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Disinfection by products Trihalomethanes

Trihalomethanes in Drinking Water


What are trihalomethanes?

Trihalomethanes are a group of volatile organic chemicals that are formed when chlorine, added to drinking water during the treatment process for disinfection, reacts with naturally occurring organic matter in the water. These compounds are present at various levels in all drinking water systems that treat surface water and use chlorine in the treatment process. Disinfection byproducts for which regulations have been established include trihalomethanes (chloroform, bromoform, bromodichloromethane, and dibromochloromethane), haloacetic acids, bromate, and chlorite.


What is Disinfection?

Disinfection is a chemical process used in drinking water treatment to kill disease causing organisms found in the source water. This process usually involves the use of disinfectants such as chlorine, ozone, chlorine dioxide, or a combination of chlorine and ammonia (chloramines).


Why are these compounds regulated?

As is the case with many environmental contaminants, some studies have shown that high dosages of these compounds given to laboratory animals over long periods of time may be correlated with the development of certain types of cancer in these animals. Accordingly, the EPA has sought to regulate and limit the amount of THMs in drinking water.


What is the Federal trihalomethane standard?

Year Maximum Contaminant Level Measurement
2001 Not to exceed 100 parts per billion(ppb) Annual system wide average
2002 Not to exceed 80 ppb Annual system wide average
2006 Not to exceed 80 ppb Annual system wide average
Not to exceed 120 ppb Annual average at any site
2009 Not to exceed 80 ppb Annual system

When are samples collected?

Quarterly by the State. Samples are collected at the plant and at various locations throughout the system.


Is the water safe to drink?

The measured levels of THMs in WCID 17 drinking water do not present a significant health risk. District 17 has reduced the average amount of THMs in the water to acceptable levels, and is trying for further reductions every year.


What is WCID 17 doing to reduce the amount of THMs in our water?

Reducing the amount of THMs in the finished water while still maintaining enough disinfection residual in the system to prevent disease is a challenge faced by many water systems. As requirements become more stringent, adjustments must be made to stop the formation of these compounds. Several techniques which WCID 17 is using are:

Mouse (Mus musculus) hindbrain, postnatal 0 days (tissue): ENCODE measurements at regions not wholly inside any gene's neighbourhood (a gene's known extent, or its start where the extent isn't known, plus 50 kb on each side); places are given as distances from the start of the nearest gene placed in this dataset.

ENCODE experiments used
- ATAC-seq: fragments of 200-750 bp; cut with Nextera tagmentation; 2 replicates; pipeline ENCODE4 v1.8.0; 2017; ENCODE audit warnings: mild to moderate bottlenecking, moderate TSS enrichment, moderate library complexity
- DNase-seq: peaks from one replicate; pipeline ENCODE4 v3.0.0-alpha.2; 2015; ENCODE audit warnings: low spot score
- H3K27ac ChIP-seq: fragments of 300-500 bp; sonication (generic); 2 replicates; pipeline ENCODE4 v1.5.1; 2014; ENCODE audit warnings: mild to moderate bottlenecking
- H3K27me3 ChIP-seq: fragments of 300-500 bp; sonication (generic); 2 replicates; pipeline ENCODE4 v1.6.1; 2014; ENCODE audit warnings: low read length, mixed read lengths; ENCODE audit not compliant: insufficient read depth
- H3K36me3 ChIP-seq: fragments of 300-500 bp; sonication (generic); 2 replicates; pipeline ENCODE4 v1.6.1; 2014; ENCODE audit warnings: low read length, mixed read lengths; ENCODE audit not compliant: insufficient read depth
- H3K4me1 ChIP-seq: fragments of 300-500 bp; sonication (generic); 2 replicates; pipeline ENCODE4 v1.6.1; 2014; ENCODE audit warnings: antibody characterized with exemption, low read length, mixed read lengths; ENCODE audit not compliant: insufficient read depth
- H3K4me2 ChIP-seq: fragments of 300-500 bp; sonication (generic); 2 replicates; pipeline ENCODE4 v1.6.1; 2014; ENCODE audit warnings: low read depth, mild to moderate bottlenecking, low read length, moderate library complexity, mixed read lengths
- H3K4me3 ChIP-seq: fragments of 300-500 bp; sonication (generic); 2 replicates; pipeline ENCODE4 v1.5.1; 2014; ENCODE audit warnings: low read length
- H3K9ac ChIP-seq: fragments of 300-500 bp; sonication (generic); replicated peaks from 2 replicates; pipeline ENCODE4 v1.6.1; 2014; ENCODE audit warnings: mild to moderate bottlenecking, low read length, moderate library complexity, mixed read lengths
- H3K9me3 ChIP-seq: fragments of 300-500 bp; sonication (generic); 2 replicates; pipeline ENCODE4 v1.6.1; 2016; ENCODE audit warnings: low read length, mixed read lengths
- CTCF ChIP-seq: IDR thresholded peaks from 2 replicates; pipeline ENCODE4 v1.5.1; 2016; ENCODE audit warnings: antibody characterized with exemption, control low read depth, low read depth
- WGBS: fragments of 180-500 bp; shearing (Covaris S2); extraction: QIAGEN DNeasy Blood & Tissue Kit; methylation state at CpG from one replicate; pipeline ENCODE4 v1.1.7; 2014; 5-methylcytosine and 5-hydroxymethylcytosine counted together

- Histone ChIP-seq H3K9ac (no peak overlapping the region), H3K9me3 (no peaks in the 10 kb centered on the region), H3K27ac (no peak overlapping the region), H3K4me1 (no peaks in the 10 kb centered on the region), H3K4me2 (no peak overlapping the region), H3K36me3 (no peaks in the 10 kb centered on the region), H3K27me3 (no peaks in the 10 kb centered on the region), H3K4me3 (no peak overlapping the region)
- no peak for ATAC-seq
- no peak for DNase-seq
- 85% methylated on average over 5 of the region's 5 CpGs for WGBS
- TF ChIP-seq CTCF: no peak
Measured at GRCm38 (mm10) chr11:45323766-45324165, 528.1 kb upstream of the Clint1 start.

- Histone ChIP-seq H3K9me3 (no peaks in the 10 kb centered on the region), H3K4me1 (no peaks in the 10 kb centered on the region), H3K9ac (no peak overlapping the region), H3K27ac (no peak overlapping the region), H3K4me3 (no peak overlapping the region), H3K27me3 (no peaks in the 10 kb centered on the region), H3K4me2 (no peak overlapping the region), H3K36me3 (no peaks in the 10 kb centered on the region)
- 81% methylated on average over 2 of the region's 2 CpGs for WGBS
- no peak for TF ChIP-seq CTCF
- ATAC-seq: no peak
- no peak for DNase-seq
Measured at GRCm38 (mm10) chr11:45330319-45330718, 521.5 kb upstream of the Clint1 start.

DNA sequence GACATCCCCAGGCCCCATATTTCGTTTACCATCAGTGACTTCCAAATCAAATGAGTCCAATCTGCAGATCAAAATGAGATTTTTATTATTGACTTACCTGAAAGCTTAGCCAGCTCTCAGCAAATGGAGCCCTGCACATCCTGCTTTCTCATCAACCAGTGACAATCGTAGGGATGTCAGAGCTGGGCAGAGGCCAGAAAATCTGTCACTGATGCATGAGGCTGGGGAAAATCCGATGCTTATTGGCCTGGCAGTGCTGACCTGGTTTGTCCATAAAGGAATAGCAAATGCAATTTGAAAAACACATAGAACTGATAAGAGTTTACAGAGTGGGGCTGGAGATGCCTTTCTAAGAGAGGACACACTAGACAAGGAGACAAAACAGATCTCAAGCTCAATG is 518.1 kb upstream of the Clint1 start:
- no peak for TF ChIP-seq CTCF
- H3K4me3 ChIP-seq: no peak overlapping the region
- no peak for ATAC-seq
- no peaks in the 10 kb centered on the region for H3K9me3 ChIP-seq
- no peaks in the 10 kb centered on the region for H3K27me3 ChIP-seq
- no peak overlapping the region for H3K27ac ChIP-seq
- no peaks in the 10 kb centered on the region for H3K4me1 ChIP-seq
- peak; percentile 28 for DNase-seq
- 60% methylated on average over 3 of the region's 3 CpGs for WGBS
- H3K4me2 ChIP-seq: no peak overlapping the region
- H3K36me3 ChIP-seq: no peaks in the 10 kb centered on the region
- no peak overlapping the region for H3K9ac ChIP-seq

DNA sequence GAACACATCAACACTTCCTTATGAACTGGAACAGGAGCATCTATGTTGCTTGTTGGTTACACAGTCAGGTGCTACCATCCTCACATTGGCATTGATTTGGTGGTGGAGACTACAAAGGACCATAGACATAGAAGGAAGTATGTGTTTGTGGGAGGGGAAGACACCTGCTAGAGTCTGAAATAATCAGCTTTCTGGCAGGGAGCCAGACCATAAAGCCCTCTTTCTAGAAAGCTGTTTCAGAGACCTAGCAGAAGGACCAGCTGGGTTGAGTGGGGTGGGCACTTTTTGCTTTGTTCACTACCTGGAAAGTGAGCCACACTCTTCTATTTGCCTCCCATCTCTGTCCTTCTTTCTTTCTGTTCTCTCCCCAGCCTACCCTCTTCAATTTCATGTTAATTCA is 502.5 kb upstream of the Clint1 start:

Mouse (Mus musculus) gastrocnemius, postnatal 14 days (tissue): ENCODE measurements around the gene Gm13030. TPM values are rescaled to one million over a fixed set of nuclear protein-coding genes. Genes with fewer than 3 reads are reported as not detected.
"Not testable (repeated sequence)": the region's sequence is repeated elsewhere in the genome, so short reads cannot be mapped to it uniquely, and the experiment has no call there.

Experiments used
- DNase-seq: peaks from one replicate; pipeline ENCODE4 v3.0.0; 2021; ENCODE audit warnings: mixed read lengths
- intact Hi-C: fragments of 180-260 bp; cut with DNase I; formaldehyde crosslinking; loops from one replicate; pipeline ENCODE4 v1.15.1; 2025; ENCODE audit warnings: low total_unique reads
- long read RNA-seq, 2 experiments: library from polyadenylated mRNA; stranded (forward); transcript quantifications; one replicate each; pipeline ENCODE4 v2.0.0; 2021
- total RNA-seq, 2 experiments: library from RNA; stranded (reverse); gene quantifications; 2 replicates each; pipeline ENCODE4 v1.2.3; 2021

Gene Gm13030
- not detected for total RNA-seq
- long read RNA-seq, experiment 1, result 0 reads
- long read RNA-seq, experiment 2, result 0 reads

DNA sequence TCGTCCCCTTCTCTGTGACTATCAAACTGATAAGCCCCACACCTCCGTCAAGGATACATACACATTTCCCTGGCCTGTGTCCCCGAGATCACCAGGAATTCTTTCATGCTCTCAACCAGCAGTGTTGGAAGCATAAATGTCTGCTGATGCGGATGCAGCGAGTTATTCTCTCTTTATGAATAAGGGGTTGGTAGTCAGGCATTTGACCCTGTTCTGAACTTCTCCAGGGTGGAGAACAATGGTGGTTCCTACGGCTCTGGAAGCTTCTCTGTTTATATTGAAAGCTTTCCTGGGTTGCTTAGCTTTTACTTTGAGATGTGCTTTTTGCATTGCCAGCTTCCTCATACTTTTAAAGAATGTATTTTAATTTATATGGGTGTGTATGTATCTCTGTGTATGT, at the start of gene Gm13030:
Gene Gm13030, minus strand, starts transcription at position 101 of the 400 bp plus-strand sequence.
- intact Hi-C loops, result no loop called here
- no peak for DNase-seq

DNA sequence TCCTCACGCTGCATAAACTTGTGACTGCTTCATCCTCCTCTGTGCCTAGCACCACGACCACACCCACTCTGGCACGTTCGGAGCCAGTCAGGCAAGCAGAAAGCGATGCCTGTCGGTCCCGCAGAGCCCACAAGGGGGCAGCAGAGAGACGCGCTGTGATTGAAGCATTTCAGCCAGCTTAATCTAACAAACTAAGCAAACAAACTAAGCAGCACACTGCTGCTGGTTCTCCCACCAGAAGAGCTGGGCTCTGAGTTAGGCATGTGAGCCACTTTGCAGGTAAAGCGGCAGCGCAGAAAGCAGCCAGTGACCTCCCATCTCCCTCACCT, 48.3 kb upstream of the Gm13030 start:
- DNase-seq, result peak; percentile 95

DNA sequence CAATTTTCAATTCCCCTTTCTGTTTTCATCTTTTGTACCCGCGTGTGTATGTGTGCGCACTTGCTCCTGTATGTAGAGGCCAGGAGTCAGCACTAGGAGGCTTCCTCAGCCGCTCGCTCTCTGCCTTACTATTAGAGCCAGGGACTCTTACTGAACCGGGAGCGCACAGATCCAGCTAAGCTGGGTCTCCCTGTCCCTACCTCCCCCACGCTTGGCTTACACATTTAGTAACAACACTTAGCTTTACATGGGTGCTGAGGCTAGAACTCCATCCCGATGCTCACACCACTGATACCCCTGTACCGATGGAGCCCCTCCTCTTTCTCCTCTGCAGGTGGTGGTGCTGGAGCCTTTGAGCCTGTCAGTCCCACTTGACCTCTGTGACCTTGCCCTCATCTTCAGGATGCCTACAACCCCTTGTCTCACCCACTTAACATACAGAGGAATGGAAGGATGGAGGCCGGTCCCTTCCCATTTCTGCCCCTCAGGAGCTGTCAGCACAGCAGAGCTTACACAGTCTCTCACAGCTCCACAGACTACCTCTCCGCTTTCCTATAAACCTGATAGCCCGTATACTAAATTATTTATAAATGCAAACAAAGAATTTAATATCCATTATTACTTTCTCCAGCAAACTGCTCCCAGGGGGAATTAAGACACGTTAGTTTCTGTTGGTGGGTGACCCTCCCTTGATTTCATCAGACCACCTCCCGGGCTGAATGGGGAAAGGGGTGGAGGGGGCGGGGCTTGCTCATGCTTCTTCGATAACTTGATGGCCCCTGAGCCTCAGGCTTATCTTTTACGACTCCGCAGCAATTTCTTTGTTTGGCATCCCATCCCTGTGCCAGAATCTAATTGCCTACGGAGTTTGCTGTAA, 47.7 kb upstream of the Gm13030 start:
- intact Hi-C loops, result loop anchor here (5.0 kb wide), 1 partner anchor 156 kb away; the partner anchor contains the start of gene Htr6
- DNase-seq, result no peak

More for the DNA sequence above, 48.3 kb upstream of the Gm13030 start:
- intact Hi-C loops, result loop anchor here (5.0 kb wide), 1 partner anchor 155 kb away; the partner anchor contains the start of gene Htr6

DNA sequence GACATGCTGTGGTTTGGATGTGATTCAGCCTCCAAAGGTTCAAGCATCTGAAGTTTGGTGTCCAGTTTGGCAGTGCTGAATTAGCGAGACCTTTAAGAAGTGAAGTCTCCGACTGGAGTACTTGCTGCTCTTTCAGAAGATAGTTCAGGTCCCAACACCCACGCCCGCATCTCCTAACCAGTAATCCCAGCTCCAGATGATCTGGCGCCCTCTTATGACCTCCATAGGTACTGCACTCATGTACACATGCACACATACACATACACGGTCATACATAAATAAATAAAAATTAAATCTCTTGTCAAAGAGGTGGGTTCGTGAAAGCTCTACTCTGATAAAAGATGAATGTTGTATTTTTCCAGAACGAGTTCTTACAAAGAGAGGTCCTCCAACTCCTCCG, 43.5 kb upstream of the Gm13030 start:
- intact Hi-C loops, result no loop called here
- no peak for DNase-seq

Use of chloramines for disinfection – District 17 has used chloramines since the early 90s to aid in disinfection as well as reduce THMs.

Use of membrane microfiltration technology – This year, the District will finish construction on a 12 million gallon per day ultrafiltration membrane plant. Membranes do not require prechlorination, and do not require additives such as alum or polymer to assist coagulation. These types of plants generate less THMs.

Addition of Chlorine Dioxide as a pretreatment to reduce organic precursors of THMs – A complete system to use this technology has been installed and is in operation.


Why can’t you use some other method of disinfection instead of chlorine?

Water systems are required by the state to have a disinfectant residual in the distribution system (piping and tanks) to prevent bacterial contamination. Although they can disinfect water at the plant, neither ozone nor ultraviolet light can provide this residual disinfectant property. In addition, each type of disinfectant has its own set of inherent disadvantages. Each approach has advantages and disadvantages as well as different degrees of effectiveness and unit costs.

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